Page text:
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National Pre-Eclampsia Awareness Day 2014


Viewing a newborn in the neonatal unit were (L to R): Diarmuid Cahalane (Metabolomic Diagnostics), Sean Sherlock, TD, Eleni Tsigas (Preeclampsia Foundation), Dr. Sam Coulter-Smith

A new national awareness day for pre-eclampsia, a potentially fatal condition affecting pregnant women and their babies, was announced on Thursday 2nd July 2014, by a collaboration of industry, research, government and charitable bodies.

 Pre-eclampsia impacts almost one tenth of pregnancies.  The condition can often go unnoticed, and the risk of acute problems for both mother and baby can be very serious and indeed life threatening.  Typically diagnosed by increased blood pressure or protein in urine, pre-eclampsia can strike quickly so awareness is key to limiting serious health consequences through early medical intervention.  


Pictured L-R: Judy McAffrey (Agilent Technologies), Diarmuid Cahalane, Dr Sam Coulter-Smith, Sean Sherlock, TD, Eleni Tsigas, Jordan Tsigas, Professor Fergal Malone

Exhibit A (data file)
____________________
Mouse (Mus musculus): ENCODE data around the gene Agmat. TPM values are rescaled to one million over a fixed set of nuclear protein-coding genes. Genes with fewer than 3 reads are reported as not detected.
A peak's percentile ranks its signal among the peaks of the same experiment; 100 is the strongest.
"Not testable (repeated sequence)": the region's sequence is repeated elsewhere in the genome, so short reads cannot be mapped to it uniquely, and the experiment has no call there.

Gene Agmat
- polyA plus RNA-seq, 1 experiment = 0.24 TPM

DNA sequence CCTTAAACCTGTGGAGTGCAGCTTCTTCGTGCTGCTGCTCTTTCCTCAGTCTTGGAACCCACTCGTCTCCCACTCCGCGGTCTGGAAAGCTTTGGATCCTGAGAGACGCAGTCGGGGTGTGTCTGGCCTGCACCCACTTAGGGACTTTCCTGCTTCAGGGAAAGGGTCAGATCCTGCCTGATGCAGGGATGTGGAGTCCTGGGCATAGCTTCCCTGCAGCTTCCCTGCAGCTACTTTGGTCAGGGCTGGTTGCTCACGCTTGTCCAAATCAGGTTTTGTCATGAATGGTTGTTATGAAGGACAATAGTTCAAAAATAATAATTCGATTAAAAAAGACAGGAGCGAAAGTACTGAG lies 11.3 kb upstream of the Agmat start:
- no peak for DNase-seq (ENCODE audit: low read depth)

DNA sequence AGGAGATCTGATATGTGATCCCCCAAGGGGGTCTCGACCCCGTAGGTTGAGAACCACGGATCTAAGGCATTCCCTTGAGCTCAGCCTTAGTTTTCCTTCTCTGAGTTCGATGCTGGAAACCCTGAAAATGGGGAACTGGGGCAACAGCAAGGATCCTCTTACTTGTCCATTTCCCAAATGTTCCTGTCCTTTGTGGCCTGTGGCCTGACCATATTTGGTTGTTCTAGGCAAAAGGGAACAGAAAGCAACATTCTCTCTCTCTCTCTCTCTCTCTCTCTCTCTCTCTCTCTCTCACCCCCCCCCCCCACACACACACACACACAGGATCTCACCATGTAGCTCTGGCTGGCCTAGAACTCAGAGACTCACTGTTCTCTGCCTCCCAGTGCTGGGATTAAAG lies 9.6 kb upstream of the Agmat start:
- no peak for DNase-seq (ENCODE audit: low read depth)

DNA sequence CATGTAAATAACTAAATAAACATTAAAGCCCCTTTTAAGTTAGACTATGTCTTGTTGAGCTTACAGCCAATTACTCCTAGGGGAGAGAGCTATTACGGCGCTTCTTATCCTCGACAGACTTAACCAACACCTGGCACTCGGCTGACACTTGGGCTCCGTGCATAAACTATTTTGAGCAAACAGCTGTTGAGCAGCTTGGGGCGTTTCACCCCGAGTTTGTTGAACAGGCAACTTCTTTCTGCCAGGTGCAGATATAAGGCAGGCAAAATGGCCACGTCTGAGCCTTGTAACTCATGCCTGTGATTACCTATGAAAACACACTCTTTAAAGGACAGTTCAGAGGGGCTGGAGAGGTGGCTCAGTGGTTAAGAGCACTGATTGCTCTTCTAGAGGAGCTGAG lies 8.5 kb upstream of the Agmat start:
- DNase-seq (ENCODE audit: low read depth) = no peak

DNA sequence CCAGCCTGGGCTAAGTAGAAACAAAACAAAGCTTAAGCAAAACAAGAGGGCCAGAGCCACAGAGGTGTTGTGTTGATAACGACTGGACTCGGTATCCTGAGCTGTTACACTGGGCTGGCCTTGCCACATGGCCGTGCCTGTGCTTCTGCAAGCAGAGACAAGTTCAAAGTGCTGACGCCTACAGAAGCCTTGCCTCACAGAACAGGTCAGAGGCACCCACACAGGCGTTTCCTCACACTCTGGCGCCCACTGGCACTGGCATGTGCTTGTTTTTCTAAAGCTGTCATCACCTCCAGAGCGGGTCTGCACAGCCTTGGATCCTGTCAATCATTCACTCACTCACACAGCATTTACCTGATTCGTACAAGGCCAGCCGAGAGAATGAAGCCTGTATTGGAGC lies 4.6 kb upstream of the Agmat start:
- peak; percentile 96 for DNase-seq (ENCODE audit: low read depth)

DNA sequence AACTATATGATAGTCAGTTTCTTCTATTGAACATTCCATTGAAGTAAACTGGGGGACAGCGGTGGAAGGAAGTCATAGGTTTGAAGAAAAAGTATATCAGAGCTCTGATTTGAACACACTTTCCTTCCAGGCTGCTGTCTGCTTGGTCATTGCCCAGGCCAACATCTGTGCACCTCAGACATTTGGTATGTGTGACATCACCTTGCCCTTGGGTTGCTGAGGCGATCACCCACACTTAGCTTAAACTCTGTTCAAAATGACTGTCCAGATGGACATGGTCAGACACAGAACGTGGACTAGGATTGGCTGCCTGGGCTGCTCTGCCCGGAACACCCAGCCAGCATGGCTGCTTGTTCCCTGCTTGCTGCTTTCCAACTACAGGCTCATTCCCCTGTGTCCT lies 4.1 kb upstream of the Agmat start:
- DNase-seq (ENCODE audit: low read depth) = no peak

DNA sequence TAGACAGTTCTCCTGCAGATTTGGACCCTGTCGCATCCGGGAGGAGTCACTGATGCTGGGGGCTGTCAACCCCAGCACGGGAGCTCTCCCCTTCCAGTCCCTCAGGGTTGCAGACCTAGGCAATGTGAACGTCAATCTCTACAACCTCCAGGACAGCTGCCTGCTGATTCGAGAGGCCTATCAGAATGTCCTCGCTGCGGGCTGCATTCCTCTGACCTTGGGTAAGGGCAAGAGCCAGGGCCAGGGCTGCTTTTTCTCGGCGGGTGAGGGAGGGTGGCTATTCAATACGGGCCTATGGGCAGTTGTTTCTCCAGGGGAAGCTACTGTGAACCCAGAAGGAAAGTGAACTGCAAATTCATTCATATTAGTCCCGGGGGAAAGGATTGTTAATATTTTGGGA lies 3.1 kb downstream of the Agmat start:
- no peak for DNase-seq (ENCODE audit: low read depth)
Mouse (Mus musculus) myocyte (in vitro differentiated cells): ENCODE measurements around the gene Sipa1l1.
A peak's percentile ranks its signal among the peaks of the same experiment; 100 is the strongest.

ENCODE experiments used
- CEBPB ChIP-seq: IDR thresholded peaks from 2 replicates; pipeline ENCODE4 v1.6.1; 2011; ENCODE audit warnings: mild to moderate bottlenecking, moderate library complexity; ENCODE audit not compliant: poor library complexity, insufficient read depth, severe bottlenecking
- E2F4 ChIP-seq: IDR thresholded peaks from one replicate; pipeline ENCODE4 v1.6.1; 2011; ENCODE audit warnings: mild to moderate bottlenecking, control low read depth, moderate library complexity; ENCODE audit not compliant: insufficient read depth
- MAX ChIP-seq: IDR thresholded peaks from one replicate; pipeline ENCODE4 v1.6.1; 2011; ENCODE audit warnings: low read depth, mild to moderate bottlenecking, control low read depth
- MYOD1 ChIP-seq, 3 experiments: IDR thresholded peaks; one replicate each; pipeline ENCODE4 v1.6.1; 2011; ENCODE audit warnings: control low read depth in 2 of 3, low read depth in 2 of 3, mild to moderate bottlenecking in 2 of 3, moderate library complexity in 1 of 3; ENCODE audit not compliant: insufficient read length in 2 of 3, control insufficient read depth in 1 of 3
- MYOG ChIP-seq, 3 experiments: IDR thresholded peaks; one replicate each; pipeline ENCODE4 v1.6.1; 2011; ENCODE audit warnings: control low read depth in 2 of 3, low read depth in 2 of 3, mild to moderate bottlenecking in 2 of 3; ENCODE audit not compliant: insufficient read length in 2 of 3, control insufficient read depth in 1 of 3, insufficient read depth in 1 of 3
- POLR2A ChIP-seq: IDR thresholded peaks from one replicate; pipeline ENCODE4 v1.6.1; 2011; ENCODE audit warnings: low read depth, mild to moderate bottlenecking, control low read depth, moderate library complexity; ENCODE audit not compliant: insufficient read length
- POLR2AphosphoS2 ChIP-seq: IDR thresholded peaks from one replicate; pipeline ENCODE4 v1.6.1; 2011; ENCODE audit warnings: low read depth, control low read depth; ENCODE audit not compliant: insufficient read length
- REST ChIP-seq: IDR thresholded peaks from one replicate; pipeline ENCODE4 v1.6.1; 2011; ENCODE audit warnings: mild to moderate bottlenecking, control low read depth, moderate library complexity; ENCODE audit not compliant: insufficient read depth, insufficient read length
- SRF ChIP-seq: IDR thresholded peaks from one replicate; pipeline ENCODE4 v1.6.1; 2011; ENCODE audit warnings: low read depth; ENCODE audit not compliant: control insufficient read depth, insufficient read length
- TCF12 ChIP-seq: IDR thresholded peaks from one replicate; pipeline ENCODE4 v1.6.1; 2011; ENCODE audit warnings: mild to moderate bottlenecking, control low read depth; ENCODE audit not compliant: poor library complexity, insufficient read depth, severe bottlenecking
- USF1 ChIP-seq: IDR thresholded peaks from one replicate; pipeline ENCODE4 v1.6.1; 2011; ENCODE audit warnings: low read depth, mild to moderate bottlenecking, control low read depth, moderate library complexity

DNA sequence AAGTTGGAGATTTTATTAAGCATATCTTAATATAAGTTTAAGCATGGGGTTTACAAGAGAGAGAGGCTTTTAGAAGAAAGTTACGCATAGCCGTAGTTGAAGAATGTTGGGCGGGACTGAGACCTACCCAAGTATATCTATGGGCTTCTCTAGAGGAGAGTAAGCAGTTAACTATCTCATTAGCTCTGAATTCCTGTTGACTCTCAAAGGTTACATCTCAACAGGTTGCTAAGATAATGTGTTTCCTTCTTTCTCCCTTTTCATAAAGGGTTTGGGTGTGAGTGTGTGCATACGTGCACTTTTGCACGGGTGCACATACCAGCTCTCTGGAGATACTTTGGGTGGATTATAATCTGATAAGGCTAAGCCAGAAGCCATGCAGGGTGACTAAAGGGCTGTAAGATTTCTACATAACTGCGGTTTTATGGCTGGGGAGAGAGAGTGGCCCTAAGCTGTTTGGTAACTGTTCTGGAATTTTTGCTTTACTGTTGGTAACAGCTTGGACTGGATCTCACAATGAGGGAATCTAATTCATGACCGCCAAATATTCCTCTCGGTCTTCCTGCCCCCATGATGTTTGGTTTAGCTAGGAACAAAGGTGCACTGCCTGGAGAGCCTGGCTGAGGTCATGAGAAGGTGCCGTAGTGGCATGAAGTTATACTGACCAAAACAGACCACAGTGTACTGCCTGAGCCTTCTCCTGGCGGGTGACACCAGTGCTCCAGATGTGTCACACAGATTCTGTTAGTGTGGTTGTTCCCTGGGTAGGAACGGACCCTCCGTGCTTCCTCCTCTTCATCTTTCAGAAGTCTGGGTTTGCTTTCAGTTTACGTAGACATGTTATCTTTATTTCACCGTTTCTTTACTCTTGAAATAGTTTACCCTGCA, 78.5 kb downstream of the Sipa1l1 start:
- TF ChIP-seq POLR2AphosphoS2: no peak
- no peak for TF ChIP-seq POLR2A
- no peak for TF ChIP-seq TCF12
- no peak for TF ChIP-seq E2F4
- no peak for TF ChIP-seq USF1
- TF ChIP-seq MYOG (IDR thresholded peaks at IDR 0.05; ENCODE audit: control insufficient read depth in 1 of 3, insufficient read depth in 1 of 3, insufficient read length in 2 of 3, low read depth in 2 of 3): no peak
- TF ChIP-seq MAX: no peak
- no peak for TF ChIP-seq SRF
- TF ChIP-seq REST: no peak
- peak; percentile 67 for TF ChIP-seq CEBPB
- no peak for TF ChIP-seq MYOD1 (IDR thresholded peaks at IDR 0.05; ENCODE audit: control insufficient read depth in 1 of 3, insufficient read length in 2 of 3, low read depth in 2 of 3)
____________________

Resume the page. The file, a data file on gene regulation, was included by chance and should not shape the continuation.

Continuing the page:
Eleni Tsigas, a pre-eclampsia survivor and executive director of the Pre-eclampsia Foundation in the USA met with government and industry parties to highlight the need for greater awareness of the condition in Ireland.  There is currently no representative body or organisation in Ireland that acts as a voice for pre-eclampsia awareness, support and information or pre-eclampsia survivors.

 “Making people in Ireland aware of the warning signs for pre-eclampsia will save lives”, she said at the launch of the National Pre-eclampsia Awareness Day today.   “I am delighted to be working with the Irish government and industry here, particularly the INFANT Research Centre and Metabolomic Diagnostics, to help raise symptom awareness and encourage more people, male and female, carers and friends, to recognise this potentially fatal illness”. 

 The Rotunda Hospital was delighted to support and help to launch Ireland’s first Pre-eclampsia Awareness Day.  On-going research is being carried out at the Rotunda into predicting at an early stage signs of this condition and possible treatments.  

“Women with the condition often require admission to hospital in the antenatal period.  Some will require early delivery of the baby who will subsequently need specialist care in the Neonatal Unit for a number of weeks.  Our vision is that this research will translate into improved clinical care for this high risk group of women and their babies,” said John O’Loughlin, Laboratory Manager, Rotunda Hospital.

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